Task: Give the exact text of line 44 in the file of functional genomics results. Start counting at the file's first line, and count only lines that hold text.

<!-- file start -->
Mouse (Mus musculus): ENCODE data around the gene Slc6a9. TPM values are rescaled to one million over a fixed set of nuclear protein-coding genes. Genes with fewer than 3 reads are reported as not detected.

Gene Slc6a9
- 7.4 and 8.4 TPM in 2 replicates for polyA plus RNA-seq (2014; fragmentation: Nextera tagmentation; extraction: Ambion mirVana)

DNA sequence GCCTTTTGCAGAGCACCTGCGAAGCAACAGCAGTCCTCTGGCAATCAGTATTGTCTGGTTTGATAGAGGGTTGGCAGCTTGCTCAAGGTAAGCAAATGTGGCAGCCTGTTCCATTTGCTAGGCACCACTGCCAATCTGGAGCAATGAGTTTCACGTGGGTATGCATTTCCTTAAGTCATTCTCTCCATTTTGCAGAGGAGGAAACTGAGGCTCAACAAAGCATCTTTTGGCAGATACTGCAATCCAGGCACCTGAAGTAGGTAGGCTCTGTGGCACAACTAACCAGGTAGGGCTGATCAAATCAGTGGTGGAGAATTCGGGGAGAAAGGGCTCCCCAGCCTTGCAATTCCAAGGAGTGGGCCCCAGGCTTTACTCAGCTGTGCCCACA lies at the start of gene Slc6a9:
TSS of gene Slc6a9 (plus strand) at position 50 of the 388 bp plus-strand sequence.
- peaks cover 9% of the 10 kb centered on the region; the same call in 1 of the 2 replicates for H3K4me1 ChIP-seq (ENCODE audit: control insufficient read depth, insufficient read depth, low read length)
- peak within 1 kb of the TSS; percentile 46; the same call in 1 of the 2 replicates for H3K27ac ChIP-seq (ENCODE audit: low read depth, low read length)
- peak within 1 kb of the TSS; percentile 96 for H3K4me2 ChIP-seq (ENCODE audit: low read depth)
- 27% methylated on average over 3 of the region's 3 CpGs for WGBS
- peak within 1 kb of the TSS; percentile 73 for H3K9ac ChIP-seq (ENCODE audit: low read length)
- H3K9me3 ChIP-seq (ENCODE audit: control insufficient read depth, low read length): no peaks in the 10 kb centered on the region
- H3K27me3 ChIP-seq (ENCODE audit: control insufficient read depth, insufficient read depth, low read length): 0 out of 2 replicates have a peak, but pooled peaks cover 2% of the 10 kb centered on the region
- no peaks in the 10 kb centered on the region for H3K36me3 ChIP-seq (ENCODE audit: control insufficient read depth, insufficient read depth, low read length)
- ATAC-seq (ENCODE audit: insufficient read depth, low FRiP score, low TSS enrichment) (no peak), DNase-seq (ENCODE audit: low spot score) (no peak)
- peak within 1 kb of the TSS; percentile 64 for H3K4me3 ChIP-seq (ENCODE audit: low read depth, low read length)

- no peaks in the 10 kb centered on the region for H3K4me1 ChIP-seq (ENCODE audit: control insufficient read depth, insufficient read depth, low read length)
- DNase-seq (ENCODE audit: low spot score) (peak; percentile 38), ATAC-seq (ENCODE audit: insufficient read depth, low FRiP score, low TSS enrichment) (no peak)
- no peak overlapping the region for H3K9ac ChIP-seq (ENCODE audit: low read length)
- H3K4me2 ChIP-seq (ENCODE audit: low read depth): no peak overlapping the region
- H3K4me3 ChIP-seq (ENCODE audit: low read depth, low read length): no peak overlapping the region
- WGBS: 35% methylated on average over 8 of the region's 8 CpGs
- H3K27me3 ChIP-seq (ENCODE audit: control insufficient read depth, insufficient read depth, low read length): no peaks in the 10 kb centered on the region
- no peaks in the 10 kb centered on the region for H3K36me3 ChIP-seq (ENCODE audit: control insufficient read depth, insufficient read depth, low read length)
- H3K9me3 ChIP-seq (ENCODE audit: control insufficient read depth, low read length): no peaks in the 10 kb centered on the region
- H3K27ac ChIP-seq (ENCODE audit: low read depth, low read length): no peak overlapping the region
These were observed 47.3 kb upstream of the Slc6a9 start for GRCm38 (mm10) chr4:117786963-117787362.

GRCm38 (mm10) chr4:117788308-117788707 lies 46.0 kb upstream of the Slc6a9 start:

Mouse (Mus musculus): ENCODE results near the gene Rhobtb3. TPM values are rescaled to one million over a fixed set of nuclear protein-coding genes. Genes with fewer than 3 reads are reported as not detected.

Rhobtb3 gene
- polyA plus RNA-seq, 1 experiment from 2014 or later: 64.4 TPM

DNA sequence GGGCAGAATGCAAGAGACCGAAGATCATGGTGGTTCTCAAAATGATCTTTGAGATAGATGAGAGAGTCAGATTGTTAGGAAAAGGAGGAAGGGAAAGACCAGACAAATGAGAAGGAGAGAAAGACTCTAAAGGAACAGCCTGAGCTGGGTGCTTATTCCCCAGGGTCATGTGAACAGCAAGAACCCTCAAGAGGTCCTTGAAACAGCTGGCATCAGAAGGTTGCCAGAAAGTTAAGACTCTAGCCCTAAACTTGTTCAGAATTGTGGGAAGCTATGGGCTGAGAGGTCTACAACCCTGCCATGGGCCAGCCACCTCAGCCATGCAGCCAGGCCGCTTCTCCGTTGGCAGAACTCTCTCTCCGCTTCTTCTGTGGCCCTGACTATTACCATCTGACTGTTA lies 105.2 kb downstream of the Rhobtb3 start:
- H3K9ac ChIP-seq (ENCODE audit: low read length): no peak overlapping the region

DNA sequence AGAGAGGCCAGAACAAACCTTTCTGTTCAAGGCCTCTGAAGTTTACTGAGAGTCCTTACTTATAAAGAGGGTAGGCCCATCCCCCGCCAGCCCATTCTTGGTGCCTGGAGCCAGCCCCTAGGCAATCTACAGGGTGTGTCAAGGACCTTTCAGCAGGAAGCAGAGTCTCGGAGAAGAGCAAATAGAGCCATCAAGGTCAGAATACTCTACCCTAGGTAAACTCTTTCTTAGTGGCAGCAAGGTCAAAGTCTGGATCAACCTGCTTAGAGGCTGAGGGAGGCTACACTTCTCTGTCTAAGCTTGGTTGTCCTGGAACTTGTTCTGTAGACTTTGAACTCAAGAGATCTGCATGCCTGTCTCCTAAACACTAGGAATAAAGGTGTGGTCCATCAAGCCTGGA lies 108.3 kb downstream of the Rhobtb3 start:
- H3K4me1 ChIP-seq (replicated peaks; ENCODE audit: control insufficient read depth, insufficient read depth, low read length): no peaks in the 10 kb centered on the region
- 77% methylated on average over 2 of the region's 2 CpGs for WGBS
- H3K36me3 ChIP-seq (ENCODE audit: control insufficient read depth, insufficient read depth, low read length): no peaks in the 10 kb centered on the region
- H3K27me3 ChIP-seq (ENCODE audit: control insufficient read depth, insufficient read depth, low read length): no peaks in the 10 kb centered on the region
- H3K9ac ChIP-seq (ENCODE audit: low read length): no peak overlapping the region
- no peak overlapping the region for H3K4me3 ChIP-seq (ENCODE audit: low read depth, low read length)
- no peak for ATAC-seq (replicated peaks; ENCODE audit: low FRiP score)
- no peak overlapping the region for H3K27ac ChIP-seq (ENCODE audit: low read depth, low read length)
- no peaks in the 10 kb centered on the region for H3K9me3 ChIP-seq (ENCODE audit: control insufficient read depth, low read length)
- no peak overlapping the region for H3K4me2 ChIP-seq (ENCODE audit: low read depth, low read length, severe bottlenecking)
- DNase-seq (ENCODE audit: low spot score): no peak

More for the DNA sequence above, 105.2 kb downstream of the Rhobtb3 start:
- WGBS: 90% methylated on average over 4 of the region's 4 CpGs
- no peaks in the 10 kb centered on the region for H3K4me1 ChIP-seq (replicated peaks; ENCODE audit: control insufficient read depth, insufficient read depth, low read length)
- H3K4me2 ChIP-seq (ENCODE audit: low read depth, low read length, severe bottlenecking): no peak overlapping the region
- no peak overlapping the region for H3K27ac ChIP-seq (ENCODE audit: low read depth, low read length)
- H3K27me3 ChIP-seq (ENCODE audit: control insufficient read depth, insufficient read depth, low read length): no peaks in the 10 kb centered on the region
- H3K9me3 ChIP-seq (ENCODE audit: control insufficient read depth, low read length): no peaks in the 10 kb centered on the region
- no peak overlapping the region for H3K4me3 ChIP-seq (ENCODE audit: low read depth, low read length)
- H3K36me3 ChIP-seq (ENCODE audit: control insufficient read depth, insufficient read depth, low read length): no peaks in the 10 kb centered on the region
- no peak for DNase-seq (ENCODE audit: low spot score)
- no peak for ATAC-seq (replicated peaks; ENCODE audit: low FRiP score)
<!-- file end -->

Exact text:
- DNase-seq (ENCODE audit: low spot score): no peak